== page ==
In March 2015 a new type of ransomware affected thousands of users. Labeled as TeslaCrypt, the spiritual successor to Cryptolocker ransomware, encrypts over 180 different file types on victims computer and demands a payment for the decryption key.
How it works?
This ransomware affects all kinds of documents, databases, photographs, multimedia files as well as Steam or iTunes related files. All you will see is your file extension renamed to .ecc and a HELP_RESTORE_FILES.txt text file in each affected folder.
You will also see screen like the one below and you will know you are pretty screwed. But there is a chance you are amongst the few lucky ones that can recover their data.
Although TeslaCrypt claims that it uses RSA-2048 asymmetric encryption algorithm, it in fact uses "just" AES symmetric one. Which is good because it means the same key is used for both encryption and decryption procedure. This enabled people at Cisco to develop a decryption tool. It is not perfect and does not always work, but it is at least partial success.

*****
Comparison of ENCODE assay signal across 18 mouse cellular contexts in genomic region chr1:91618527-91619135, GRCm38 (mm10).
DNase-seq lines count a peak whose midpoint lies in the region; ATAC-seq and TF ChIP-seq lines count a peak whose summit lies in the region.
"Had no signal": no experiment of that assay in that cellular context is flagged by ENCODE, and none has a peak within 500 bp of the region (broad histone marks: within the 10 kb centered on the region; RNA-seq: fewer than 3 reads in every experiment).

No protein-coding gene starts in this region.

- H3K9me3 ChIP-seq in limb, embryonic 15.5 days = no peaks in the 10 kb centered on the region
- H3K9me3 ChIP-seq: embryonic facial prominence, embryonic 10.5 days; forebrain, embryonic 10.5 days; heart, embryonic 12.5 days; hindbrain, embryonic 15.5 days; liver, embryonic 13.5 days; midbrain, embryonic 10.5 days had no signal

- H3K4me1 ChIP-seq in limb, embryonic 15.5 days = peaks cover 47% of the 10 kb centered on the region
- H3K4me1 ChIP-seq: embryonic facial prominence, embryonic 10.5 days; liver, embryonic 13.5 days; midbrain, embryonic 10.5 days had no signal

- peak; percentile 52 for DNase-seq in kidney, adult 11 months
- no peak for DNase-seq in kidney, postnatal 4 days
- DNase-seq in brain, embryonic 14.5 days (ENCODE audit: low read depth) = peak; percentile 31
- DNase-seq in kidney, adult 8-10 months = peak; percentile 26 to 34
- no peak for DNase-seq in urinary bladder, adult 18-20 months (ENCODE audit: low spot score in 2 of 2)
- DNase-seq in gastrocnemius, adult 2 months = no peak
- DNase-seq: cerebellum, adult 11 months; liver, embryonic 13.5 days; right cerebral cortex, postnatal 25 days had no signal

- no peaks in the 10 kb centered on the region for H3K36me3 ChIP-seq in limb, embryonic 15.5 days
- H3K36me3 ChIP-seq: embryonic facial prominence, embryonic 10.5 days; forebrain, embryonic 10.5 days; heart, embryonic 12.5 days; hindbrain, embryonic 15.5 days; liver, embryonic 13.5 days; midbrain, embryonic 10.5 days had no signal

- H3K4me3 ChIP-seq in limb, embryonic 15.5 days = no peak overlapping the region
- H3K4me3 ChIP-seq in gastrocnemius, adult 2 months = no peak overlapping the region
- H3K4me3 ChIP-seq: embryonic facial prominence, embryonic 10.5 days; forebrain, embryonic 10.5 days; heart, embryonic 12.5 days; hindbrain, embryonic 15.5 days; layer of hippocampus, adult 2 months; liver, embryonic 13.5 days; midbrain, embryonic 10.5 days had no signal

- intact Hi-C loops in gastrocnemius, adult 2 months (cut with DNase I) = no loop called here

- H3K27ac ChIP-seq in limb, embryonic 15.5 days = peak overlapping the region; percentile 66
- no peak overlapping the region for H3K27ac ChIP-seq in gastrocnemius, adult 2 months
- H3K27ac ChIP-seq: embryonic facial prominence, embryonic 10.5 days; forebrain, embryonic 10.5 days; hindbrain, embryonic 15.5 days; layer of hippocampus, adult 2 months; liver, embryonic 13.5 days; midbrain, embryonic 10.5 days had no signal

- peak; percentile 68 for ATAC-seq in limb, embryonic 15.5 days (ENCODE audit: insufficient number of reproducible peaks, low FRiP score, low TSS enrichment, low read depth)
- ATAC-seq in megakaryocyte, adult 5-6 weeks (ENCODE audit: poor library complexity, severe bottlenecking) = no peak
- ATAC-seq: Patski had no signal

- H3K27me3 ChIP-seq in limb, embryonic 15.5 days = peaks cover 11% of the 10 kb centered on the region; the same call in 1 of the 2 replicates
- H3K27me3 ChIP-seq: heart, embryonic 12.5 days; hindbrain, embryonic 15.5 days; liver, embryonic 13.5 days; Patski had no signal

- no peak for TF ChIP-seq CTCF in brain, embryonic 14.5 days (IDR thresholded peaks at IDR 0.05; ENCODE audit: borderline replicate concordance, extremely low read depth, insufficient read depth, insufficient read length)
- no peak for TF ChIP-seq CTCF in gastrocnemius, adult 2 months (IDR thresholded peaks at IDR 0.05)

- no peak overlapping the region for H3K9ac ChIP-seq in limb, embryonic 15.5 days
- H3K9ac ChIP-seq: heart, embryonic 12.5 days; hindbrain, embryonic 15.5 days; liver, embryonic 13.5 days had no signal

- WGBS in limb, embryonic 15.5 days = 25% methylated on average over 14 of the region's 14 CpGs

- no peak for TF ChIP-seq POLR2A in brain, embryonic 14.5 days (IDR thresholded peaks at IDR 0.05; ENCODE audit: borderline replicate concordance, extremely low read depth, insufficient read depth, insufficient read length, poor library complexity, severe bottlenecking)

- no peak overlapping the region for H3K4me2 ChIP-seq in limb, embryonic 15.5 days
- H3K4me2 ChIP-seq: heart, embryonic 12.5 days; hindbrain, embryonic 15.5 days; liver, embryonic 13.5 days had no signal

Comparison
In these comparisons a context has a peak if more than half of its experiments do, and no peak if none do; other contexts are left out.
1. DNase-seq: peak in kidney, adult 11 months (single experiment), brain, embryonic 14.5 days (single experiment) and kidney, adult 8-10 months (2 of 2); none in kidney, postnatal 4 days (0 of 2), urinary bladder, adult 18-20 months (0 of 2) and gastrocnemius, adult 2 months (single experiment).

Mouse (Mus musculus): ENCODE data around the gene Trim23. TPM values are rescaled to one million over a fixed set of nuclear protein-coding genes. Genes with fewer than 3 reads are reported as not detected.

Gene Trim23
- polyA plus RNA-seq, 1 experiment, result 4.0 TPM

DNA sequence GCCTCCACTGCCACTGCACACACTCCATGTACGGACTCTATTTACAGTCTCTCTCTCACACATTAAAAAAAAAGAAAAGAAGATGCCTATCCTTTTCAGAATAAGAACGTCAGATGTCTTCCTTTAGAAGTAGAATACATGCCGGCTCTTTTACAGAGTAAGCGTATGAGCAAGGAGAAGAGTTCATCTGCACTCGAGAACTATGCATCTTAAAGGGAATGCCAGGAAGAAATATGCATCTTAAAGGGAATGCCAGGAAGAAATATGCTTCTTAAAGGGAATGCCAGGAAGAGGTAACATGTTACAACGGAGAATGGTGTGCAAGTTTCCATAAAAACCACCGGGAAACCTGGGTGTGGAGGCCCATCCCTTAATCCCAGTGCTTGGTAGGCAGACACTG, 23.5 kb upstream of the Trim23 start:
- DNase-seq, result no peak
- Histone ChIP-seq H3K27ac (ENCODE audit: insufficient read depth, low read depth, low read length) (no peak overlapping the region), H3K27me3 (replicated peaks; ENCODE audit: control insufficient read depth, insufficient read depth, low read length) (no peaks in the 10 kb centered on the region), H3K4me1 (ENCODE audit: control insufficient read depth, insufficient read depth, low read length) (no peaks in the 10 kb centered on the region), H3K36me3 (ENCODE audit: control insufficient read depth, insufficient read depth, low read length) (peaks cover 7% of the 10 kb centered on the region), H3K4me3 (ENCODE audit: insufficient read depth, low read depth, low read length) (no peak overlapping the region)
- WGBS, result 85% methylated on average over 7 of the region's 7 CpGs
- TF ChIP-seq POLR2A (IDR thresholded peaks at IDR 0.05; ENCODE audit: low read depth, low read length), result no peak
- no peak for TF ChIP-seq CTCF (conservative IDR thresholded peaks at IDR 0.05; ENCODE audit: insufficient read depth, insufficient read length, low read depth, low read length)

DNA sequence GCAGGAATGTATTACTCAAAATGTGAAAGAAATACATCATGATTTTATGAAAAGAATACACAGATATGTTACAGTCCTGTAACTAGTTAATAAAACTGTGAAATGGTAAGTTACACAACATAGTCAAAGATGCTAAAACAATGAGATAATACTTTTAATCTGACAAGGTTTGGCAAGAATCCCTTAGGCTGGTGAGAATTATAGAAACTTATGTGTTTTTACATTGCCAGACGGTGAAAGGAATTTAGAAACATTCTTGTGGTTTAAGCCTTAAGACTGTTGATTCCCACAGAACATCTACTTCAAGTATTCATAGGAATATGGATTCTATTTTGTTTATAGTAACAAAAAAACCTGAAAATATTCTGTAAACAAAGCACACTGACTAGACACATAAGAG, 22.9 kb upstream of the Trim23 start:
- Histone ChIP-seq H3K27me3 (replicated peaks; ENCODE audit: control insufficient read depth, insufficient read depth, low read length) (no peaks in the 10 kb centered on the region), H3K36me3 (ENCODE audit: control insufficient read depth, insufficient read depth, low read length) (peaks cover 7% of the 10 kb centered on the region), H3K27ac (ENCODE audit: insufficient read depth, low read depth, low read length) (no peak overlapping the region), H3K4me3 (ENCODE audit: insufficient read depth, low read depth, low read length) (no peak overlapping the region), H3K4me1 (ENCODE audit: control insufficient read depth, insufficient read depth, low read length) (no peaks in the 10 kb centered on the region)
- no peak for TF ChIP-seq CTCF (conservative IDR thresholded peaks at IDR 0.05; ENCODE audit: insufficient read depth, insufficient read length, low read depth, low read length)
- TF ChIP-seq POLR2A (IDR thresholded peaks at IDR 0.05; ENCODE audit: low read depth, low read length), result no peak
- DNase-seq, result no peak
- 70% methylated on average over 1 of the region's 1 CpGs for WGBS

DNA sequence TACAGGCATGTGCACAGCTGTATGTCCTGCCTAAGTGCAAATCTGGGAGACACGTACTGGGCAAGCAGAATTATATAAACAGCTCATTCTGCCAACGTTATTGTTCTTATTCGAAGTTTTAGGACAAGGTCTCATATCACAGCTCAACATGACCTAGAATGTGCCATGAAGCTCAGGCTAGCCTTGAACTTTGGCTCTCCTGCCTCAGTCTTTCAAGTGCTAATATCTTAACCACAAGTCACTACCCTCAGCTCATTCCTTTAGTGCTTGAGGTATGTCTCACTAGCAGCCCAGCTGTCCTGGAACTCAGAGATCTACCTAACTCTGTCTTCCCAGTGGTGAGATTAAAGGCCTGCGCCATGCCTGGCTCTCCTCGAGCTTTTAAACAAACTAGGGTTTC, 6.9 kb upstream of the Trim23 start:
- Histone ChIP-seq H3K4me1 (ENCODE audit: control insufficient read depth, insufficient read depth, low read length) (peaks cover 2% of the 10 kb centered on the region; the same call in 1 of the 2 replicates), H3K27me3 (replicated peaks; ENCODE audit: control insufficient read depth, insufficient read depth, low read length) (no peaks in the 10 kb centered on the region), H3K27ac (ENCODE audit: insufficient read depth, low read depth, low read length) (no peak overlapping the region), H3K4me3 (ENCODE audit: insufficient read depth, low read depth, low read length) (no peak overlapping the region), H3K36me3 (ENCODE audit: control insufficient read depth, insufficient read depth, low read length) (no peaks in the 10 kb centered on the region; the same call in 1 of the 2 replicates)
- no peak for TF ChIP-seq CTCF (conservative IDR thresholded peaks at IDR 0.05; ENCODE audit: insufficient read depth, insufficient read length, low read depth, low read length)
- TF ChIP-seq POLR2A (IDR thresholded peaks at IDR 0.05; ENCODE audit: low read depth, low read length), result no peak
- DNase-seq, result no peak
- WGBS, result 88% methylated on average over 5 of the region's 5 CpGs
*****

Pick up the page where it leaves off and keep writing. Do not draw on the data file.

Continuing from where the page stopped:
How it works? Well some version of the malware put a key.dat file in target machine and from this file a master key can be recovered. If you have no such file in your computer, you are still screwed. The technobabble around this is that the key.dat was already send to the ransomware server and that it is not that easy to generate a opposite effect.
TeslaCrypt decryption utility
You can download the TeslaCrypt decryption utility along with instructions from Cisco blogs. It is a command line utility available in three formats: Windows binary, a source for the Windows binary or a Python script.
Maybe future will bring some other utilities to reclaim your data, but for now your best protection is to perform regular backup of your crucial files.